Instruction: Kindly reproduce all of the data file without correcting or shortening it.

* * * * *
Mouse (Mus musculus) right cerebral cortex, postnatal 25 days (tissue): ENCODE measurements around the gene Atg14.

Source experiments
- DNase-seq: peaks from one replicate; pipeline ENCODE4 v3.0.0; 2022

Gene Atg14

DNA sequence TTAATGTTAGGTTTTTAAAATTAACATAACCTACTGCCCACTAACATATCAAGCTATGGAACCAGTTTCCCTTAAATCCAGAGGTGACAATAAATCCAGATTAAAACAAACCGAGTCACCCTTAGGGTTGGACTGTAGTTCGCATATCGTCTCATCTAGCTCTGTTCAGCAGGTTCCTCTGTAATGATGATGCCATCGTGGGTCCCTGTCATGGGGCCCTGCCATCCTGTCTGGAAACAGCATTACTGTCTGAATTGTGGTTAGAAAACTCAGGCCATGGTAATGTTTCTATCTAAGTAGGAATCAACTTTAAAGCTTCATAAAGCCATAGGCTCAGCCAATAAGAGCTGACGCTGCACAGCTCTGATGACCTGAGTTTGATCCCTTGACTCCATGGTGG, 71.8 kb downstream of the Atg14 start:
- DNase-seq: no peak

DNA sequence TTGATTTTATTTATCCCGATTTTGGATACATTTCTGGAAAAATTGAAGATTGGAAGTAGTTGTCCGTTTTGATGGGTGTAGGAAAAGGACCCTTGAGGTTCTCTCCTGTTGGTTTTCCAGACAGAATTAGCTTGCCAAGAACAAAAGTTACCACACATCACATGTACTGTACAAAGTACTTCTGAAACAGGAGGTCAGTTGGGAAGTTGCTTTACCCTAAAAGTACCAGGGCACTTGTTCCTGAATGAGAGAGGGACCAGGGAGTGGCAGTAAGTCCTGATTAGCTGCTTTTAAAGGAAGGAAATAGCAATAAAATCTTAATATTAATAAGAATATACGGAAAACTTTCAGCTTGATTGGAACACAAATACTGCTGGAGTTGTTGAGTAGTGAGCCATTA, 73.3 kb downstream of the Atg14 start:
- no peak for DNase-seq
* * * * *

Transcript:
Mouse (Mus musculus) right cerebral cortex, postnatal 25 days (tissue): ENCODE measurements around the gene Atg14.

Source experiments
- DNase-seq: peaks from one replicate; pipeline ENCODE4 v3.0.0; 2022

Gene Atg14

DNA sequence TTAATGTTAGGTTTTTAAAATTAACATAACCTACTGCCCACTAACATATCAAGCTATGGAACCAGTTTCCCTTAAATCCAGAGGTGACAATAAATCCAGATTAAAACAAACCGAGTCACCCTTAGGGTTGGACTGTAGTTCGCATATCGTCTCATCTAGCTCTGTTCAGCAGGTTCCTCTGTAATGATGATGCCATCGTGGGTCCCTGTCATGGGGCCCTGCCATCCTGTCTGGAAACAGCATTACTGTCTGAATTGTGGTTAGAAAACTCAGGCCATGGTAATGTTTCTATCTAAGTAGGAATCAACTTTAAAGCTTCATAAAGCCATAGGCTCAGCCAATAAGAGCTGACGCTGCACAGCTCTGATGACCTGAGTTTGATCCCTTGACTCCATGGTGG, 71.8 kb downstream of the Atg14 start:
- DNase-seq: no peak

DNA sequence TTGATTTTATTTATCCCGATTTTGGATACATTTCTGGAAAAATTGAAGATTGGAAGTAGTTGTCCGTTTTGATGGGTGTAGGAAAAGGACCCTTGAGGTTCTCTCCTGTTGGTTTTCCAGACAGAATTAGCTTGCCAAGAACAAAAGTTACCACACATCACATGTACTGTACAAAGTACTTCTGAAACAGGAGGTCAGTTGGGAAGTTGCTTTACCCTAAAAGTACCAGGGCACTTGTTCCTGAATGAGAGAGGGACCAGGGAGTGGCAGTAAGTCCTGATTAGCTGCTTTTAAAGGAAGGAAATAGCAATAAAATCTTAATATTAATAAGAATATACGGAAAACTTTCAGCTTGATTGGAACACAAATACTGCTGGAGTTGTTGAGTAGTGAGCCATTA, 73.3 kb downstream of the Atg14 start:
- no peak for DNase-seq